Zooarchaeology of the Prehispanic Zapotec
The Valley of Oaxaca in southern Mexico has a long and complex history of human occupation and animal use, beginning more than 10,000 years ago. Human-animal relationships changed significantly throughout this time, with the earliest occupants hunting a wide variety of animals to fulfill their subsistence needs. By the Classic period, Zapotec meat diet relied largely on three to four main animals—deer, dog, rabbits, and eventually turkey—but each settlement had its own unique zooarchaeological signature. Site-specific animal specialties and preferences emerged as households and communities chose to specialize in the production of certain animals and animal by-products.
The studies discussed below are a culmination of more than nine years (2007-2015) of zooarchaeological analysis at four sites: El Pamillo, Mitla Fortress, Lambityeco, and Cerro-Danush. This research was completed in collaboration with the Zapotec Archaeology Project co-directed by Dr. Gary Feinman and Linda Nicholas (The Field Museum) and the Dainzú-Macuilxóchitl Project directed by Dr. Ronald Faulseit (The Field Museum).
RABBIT RAISING AT EL PALMILLO
At El Palmillo, the ancient Zapotec exploited rabbits as a food source, used their hair in textile production, and incorporated rabbits into ritual practices. Cottontail rabbits, in particular, became a favored animal resource among high-status families. Elite refuse contained the greatest amounts of rabbit skeletal remains, and ritual offerings of rabbits were restricted to these residences. Higher-status households also produced textiles using fine maguey and possibly cotton thread that likely incorporated rabbit hair. The best source of rabbit fur would have been from live animals kept near the residence. This leads to the question, were some households raising captive rabbits? Further research is required to answer this question; but, the zooarchaeology at El Palmillo provides solid evidence for rabbit specialization among elite families in the community.
TURKEY DOMESTICATION AT THE MITLA FORTRESS
Recent excavations at the Mitla Fortress have produced the earliest and most comprehensive evidence to date of turkey domestication among the ancient Zapotecs. Two Classic to Early Postclassic period (ca. AD 300–1200) domestic residences have yielded the remains of juvenile and adult turkeys (both hens and toms), along with an egg-laying hen and unhatched and hatched turkey eggs (ranging from unfertilized or newly fertilized eggs to eggs nearing the termination of embryogenesis to hatched poults).
Turkeys were used in rituals, and turkey bones were modified for use as tools and crafted into items of personal adornment. These data provide the earliest, unequivocal evidence that turkeys were being raised and kept by some families at the Mitla Fortress. Photo: In situ offering of turkey eggs and poults by Linda Nicholas.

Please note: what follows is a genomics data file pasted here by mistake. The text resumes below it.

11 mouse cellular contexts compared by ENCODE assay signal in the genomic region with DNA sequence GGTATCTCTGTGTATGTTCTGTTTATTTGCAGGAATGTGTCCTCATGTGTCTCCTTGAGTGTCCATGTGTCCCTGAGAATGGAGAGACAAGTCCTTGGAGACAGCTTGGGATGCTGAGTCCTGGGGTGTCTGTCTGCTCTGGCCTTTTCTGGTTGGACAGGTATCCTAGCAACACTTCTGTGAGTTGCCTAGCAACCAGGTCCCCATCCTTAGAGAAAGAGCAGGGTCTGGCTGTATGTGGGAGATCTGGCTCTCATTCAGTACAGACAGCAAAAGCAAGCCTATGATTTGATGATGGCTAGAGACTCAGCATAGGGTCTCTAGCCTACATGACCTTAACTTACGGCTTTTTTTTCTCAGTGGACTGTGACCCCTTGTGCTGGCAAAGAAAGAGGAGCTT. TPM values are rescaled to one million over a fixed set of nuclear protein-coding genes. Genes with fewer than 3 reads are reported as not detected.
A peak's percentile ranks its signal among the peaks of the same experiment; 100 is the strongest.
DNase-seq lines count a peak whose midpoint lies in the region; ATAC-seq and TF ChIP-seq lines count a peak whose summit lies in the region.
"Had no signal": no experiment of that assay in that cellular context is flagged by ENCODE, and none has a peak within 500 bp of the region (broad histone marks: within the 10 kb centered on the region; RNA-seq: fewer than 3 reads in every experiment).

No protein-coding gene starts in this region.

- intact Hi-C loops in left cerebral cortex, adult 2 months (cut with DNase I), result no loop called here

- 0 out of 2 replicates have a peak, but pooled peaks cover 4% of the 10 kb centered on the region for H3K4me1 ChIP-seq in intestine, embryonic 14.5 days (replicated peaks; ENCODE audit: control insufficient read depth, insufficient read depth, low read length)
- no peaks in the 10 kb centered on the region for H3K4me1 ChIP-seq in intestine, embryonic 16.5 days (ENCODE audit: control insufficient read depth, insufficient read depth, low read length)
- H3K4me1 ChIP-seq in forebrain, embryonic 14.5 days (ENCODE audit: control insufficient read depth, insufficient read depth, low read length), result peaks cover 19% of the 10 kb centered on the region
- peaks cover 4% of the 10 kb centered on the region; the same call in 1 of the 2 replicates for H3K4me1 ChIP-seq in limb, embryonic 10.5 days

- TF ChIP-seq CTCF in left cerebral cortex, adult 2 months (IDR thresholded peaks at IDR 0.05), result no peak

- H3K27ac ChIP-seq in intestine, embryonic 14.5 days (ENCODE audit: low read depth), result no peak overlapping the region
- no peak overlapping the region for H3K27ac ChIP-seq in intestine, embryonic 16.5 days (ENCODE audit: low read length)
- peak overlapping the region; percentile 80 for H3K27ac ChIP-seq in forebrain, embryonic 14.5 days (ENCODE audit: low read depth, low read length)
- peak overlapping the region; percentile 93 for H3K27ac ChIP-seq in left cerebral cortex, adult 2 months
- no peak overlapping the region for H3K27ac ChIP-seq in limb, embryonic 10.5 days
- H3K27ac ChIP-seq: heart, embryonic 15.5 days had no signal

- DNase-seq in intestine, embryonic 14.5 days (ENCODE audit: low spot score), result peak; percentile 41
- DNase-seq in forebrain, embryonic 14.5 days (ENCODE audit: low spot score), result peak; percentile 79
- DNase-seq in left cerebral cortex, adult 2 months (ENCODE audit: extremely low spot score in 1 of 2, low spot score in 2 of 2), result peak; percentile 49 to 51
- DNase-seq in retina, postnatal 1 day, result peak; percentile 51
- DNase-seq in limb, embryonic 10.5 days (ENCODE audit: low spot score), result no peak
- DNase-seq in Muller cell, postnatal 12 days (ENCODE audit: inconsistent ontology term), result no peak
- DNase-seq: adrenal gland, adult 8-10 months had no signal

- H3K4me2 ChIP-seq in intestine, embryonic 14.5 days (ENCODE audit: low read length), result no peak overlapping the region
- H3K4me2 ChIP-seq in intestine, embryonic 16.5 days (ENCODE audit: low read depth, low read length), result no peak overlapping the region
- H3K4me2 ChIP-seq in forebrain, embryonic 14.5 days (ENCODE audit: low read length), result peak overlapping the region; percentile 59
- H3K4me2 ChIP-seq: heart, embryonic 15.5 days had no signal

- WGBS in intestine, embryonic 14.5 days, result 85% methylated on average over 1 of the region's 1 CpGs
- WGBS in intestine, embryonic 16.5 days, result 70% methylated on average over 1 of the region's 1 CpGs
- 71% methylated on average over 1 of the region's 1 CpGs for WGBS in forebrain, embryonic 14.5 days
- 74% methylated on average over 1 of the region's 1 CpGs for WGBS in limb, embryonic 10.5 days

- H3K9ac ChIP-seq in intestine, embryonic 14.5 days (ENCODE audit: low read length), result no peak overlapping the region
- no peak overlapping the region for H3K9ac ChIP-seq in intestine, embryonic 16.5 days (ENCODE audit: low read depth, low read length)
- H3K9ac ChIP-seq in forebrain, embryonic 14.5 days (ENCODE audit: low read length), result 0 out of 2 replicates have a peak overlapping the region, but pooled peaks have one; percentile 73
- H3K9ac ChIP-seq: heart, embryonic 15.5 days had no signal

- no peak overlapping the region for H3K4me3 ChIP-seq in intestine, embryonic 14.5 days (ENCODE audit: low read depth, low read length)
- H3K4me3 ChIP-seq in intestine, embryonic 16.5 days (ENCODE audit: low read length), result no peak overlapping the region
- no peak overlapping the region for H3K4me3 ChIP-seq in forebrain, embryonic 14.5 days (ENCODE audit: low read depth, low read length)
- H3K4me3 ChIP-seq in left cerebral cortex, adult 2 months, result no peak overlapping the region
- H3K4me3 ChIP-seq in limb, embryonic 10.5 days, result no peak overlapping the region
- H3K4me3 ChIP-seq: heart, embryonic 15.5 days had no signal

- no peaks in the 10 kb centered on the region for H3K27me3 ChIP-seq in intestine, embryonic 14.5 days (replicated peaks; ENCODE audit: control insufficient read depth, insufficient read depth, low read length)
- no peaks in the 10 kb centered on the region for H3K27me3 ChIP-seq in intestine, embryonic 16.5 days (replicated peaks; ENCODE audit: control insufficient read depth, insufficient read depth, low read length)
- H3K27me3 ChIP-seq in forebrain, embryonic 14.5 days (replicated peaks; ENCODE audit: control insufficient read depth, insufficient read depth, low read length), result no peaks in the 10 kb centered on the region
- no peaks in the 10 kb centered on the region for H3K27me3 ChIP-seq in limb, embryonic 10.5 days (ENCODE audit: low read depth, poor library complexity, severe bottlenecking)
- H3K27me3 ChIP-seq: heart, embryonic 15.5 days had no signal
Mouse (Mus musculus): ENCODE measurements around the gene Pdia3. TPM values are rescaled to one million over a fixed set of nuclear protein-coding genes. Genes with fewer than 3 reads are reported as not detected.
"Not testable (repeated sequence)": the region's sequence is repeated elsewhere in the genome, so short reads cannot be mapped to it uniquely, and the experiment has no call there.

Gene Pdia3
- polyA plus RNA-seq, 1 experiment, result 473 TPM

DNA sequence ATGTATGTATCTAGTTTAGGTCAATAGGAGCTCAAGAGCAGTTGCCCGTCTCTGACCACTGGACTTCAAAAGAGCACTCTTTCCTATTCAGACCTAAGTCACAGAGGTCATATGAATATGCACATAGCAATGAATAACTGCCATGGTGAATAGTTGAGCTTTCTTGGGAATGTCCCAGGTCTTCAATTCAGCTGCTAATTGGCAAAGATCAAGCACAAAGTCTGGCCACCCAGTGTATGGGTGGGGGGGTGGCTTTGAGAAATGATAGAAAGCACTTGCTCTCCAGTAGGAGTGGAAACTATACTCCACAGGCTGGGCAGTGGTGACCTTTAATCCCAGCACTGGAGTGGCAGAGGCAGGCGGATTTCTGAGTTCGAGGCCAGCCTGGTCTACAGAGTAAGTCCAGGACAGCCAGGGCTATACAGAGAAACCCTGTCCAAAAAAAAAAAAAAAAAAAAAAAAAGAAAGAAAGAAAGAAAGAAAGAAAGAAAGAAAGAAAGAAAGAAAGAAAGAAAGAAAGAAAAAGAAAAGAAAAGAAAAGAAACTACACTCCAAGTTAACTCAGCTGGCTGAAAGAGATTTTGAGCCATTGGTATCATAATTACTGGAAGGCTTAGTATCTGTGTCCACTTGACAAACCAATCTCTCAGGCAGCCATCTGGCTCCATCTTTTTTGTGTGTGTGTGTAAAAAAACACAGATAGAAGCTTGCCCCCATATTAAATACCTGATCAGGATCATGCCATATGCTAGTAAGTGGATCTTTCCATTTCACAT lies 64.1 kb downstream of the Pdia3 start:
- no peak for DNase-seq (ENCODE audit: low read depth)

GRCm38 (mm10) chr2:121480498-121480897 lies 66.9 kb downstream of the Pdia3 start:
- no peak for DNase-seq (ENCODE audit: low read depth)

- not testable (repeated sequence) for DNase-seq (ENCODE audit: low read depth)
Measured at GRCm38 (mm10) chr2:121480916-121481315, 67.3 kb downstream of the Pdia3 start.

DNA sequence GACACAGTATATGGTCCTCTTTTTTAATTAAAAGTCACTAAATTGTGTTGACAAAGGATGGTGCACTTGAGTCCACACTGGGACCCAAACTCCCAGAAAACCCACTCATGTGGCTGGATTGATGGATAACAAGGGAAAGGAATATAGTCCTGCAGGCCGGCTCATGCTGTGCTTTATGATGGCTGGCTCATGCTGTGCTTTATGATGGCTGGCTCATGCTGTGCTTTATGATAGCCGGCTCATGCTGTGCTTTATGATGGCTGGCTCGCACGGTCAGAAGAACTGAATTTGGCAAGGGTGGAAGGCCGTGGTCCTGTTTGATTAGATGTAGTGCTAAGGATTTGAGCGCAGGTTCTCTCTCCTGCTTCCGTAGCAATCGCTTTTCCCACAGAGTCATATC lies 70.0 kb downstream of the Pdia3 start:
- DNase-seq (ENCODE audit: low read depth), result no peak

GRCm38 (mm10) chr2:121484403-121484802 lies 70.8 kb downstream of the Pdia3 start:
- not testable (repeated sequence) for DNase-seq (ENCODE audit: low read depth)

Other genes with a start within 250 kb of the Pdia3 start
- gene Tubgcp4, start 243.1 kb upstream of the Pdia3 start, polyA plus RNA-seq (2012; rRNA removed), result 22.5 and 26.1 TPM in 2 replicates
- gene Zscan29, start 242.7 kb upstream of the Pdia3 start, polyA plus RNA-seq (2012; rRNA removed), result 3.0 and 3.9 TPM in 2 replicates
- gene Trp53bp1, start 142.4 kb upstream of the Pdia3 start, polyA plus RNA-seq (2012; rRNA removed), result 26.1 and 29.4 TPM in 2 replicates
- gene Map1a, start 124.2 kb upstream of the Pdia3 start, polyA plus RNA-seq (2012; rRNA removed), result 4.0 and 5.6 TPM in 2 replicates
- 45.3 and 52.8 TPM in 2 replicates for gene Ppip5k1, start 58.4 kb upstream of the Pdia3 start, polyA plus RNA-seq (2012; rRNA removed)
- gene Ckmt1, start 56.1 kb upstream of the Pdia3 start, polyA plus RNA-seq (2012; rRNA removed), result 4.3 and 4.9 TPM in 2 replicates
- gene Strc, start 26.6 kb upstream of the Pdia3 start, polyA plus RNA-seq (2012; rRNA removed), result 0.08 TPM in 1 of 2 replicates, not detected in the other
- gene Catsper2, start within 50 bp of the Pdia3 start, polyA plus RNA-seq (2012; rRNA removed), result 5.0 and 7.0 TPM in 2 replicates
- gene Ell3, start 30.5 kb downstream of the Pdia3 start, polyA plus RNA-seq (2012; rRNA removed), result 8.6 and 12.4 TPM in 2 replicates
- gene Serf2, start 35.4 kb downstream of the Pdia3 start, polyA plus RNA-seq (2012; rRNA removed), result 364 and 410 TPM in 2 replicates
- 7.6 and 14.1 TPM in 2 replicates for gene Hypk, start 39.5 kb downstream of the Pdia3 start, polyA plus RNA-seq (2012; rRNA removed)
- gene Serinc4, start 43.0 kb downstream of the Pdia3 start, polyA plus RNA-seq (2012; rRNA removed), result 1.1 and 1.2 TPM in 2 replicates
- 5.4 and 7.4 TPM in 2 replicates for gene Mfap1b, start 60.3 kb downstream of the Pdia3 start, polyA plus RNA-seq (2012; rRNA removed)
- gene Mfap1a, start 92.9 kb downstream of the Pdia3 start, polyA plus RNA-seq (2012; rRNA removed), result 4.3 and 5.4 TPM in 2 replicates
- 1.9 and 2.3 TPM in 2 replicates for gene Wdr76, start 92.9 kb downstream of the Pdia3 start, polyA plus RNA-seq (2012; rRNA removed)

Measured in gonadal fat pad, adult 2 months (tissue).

BONE ORNAMENT PRODUCTION AT LAMBITYECO
Bone bead production was one of the activities undertaken by the residents of Mound 165 at Lambityeco. They crafted beads from dog and turkey long bones (typically the hind limb or lower leg), along with pendants from dog teeth and other ornaments. The long bone bead production process at Mound 165 is unusual, and unlike anything seen at El Palmillo or the Mitla Fortress. Manufacture often involved creating a very thin, nearly translucent bead. The beads were thinned by abrading away the shaft of the long bone on both the exterior and interior surfaces. Finishing involved polishing the exterior surface, and sometimes painting the beads red. All stages of the manufacturing process are represented, from production debris to incomplete beads that broke during manufacture to finished products. Photo: A finished bead by Heather Lapham.
CEREMONIAL ANIMAL REFUSE AT CERRO DANUSH
Excavations at Cerro Danush in 2015 uncovered a domestic residence and ceremonial structure at Terrace S25. Refuse associated with the ceremonial activities contained higher proportions of white-tailed deer and cottontail rabbit, two animals associated with higher status and greater wealth elsewhere in the Valley of Oaxaca. Changes over time in meat diet were evident at the terrace. The use of domestic animals (dog and turkey) increased. Hunted deer, in contrast, declined dramatically over time at the domestic residence. At the ceremonial structure, however, deer remained stable, perhaps due to its ceremonial function whereby venison continued to be provided to its occupants despite shortages in domestic household diets. These general patterns mirror broader trends seen in the Valley of Oaxaca in which deer meat was slowly replaced by dog throughout the Formative and Classic periods, and turkey beginning in the Classic Period. Photo: In situ offering of a dog skull by Ronald Faulseit.
To read more about archaeology at the aforementioned sites, check out the following sources:
The Ballcourt at El Palmillo: Implications for Late Classic Oaxaca, Mexico by Gary Feinman and Linda Nicholas
Spindle Whorls from El Palmillo: Economic Implications by Lacey Carpenter, Gary Feinman, and Linda Nicholas
The Missing Femur at the Mitla Fortress and its Implications by Gary Feinman, Linda Nicholas, and Lindsey Baker
Cerro Danush: Excavations at a Hilltop Community in the Eastern Valley of Oaxaca, Mexico by Ronald Faulseit. This book is available from the University of Michigan and Amazon.com.